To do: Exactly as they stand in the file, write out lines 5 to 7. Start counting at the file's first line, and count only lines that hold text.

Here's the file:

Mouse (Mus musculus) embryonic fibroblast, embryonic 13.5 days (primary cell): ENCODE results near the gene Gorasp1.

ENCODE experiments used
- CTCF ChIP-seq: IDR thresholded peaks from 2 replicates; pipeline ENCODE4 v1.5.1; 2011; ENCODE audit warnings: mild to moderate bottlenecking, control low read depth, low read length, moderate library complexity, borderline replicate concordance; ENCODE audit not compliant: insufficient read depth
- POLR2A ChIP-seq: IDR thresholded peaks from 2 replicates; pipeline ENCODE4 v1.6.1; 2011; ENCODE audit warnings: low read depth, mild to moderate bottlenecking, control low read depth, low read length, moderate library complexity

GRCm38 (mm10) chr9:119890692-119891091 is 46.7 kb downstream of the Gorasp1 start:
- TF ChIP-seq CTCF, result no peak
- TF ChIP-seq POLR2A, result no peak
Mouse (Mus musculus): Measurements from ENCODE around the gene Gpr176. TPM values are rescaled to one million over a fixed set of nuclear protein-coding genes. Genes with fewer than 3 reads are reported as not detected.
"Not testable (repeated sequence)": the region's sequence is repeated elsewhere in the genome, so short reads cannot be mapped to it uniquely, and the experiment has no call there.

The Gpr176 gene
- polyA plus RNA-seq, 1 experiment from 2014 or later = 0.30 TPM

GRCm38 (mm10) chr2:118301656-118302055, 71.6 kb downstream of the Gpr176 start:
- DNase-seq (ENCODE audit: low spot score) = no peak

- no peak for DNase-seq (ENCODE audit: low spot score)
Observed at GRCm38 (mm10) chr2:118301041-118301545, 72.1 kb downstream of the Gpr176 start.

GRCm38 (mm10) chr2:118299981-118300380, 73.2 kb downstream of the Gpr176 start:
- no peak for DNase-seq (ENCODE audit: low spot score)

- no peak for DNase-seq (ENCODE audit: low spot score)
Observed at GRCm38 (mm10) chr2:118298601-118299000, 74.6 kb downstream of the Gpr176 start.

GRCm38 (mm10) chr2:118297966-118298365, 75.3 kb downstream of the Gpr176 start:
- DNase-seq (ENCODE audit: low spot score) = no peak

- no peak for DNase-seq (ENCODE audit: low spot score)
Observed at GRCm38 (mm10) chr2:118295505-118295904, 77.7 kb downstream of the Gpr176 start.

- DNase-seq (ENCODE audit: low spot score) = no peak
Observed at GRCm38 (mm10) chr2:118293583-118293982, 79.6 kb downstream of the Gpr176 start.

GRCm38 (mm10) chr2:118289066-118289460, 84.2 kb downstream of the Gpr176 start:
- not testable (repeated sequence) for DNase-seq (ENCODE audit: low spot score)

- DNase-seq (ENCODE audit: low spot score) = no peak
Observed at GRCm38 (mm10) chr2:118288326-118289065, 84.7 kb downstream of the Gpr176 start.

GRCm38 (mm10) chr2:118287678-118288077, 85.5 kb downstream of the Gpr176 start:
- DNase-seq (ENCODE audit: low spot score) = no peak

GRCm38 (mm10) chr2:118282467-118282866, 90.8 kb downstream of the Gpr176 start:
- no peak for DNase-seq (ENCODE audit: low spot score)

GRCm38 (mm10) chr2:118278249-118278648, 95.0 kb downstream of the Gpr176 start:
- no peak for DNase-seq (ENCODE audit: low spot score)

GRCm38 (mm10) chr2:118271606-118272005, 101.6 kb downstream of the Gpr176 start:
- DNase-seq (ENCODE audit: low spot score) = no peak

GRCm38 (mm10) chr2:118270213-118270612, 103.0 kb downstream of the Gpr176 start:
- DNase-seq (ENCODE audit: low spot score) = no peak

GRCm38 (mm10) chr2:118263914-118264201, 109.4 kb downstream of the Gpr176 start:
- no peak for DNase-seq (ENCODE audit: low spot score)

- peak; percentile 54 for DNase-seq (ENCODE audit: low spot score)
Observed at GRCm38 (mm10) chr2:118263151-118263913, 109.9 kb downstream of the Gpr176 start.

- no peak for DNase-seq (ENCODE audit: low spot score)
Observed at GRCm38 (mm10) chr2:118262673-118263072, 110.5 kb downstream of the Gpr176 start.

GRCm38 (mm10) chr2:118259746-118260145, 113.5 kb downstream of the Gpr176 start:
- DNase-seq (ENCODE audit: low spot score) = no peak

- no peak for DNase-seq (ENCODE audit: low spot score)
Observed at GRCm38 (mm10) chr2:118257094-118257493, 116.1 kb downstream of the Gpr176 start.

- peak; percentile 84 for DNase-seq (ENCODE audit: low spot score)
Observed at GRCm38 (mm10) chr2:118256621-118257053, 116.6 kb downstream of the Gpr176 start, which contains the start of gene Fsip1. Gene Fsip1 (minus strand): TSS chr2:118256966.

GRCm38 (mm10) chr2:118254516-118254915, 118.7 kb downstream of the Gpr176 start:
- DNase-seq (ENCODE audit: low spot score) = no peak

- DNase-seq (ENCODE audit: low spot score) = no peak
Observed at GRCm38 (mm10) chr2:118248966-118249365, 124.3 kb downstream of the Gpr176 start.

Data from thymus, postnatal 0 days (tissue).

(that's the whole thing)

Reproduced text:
GRCm38 (mm10) chr9:119890692-119891091 is 46.7 kb downstream of the Gorasp1 start:
- TF ChIP-seq CTCF, result no peak
- TF ChIP-seq POLR2A, result no peak